Figure 7 Current school emblem of Kuen Cheng High School (left) and my revision of the emblem (right) © Vinod J. Nair, 2022. I redesigned the scroll and did away with the mandarin inscriptions from the triangular device. I also lightened the Azure (blue) field to complement the gule (red) scroll and orchid charge.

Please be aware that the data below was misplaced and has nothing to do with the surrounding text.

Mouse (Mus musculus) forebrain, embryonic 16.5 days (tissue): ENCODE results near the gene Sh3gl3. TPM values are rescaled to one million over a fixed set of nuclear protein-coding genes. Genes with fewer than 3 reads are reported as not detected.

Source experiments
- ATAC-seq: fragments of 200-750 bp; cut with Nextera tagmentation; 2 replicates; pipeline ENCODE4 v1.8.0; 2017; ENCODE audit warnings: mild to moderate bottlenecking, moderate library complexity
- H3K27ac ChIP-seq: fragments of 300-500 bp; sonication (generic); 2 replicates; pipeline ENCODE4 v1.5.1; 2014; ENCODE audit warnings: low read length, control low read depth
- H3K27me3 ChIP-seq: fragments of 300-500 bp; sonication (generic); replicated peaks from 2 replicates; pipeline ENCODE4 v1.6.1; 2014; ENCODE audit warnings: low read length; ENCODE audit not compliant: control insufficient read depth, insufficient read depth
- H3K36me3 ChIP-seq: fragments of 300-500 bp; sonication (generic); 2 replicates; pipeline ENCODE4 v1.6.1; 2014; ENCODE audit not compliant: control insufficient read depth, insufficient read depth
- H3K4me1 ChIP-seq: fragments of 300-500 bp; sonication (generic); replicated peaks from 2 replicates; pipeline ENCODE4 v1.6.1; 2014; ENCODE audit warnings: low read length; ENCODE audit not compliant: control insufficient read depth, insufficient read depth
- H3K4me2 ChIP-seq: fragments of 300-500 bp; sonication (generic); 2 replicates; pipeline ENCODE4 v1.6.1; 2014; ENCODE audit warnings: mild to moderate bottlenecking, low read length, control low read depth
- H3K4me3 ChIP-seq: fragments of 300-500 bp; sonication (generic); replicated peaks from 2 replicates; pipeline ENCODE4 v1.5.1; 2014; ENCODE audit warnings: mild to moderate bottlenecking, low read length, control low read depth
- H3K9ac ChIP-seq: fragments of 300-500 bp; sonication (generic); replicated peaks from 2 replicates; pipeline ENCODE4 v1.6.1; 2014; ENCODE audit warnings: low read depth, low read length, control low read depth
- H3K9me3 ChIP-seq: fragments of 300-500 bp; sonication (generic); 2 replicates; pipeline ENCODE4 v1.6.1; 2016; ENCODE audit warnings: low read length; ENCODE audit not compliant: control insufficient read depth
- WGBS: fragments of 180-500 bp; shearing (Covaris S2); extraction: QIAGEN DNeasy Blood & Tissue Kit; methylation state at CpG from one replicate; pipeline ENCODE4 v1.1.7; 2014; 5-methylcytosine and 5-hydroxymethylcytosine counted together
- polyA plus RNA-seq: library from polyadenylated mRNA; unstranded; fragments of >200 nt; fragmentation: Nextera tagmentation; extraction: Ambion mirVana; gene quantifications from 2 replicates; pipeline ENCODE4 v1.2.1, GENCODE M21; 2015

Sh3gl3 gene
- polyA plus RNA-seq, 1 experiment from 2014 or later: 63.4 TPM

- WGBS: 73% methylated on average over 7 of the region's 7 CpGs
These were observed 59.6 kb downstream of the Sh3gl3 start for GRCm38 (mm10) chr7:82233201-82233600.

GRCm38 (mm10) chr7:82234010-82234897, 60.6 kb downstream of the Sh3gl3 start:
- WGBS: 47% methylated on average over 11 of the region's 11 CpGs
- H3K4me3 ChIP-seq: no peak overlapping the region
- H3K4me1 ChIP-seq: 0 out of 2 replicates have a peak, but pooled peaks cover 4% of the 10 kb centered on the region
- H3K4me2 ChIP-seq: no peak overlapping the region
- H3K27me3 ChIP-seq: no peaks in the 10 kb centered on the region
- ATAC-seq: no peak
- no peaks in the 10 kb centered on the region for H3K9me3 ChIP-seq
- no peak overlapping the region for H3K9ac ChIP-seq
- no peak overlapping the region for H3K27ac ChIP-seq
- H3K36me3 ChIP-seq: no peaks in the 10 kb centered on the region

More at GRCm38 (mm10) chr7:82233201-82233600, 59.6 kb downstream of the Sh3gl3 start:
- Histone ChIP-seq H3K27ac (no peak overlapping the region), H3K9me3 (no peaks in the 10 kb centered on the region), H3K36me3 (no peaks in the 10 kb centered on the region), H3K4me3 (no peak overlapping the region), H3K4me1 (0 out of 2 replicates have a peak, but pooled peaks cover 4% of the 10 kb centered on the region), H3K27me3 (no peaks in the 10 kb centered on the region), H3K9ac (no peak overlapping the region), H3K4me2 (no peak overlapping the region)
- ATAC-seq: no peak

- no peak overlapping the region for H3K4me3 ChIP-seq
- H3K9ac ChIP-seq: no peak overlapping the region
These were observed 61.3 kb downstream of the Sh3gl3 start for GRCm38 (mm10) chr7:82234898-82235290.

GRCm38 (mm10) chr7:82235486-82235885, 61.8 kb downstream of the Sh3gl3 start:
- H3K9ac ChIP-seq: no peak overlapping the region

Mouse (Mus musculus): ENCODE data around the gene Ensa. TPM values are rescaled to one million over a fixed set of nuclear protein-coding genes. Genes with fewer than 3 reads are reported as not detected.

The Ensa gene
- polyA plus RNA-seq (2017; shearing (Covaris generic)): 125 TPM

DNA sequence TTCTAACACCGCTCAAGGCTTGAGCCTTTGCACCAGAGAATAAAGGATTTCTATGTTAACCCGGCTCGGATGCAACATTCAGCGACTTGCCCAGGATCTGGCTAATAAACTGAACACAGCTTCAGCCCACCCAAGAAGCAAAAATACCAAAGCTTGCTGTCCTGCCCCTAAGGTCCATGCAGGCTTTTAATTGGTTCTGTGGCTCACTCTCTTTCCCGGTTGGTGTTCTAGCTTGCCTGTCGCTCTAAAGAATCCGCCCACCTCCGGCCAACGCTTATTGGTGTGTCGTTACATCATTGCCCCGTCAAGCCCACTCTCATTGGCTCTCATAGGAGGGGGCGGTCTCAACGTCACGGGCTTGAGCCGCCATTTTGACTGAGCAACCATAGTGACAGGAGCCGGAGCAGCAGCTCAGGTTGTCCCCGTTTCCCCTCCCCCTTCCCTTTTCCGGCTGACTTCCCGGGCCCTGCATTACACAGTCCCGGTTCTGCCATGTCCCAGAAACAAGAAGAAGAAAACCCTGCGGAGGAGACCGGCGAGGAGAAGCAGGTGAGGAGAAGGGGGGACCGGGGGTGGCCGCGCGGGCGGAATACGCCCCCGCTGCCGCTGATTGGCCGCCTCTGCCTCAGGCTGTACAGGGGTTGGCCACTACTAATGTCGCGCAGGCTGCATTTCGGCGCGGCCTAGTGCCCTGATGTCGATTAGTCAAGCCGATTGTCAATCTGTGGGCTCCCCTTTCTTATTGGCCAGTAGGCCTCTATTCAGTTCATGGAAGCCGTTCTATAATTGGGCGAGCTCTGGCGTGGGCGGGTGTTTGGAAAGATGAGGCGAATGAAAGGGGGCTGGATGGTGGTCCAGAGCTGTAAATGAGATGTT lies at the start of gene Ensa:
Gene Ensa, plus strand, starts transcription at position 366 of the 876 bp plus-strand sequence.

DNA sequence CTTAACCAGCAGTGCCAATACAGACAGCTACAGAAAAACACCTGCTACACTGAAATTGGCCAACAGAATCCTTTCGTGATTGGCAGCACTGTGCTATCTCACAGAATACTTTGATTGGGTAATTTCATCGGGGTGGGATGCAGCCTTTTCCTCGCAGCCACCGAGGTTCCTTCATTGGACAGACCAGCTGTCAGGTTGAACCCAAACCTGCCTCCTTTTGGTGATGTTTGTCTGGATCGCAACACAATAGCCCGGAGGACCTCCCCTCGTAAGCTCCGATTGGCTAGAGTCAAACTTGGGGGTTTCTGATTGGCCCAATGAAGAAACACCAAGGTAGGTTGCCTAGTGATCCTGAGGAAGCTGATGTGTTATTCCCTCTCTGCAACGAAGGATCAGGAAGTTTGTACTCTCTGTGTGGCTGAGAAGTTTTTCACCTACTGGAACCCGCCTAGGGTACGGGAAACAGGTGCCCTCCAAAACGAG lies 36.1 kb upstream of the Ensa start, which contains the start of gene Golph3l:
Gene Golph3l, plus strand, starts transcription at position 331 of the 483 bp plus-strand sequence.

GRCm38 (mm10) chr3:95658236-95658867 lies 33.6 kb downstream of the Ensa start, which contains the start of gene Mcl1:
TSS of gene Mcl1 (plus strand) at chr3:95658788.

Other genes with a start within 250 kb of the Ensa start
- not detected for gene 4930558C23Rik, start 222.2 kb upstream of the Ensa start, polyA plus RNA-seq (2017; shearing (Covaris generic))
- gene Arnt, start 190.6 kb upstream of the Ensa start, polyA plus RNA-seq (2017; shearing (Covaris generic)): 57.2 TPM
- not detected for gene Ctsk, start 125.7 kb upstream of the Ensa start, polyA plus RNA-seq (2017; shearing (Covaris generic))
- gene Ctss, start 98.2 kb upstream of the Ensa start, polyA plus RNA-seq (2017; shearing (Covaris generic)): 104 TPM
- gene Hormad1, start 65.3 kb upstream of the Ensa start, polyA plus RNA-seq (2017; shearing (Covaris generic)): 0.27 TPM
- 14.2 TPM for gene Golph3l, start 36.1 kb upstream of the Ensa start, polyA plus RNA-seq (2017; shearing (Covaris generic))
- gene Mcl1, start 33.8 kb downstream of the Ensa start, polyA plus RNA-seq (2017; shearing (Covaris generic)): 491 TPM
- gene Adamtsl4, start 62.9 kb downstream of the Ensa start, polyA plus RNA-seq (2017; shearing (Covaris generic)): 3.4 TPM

The Kuen Cheng (1908) school emblem on the left was designed by Mr. Chan Xin in 1953. It is an amalgamation of two traditions, Chinese and European. The use of an inverted triangle is typically Chinese, whilst the use of a symbolic device (a charge) in the form of the Orchid and the scroll at the base are European (heraldry) in influence. The field of the inverted triangle is Azure (blue) and on it in Argent (white) is a semi-circular form containing an orchid in Gule (red). Also contained within at the top of the inverted triangle are Mandarin characters. At the base of the inverted triangle in Gule is the scroll. There is no rule of tincture violations, the tricky inverted triangle is well balanced with the circular scroll at its base. The thin form of the orchid is cleverly placed within the semi-circular shape which contrasts well against the triangular field. In my attempt to enhance the school emblem, I chose a less dense shade of Azure (blue), reconstructed the scroll with cleaner lines, removed the mandarin words from the triangular field so that the orchid charge takes center stage — rightly so. I replaced the name of the school situated on the scroll with the motto in Mandarin (as per heraldic convention) and type set the name of the school below the emblem as is generally done. The name of the school can also be set in Mandarin in the same position. I noticed upon removing the Mandarin words from the inverted triangle, the combination of triangle, white semi-circle, and orchid increased the impact and magnetism of the devices. Mr. Chan had a good sense of symmetry, contrast, and balance. Among the many local Chinese school emblems, this by far is my favourite.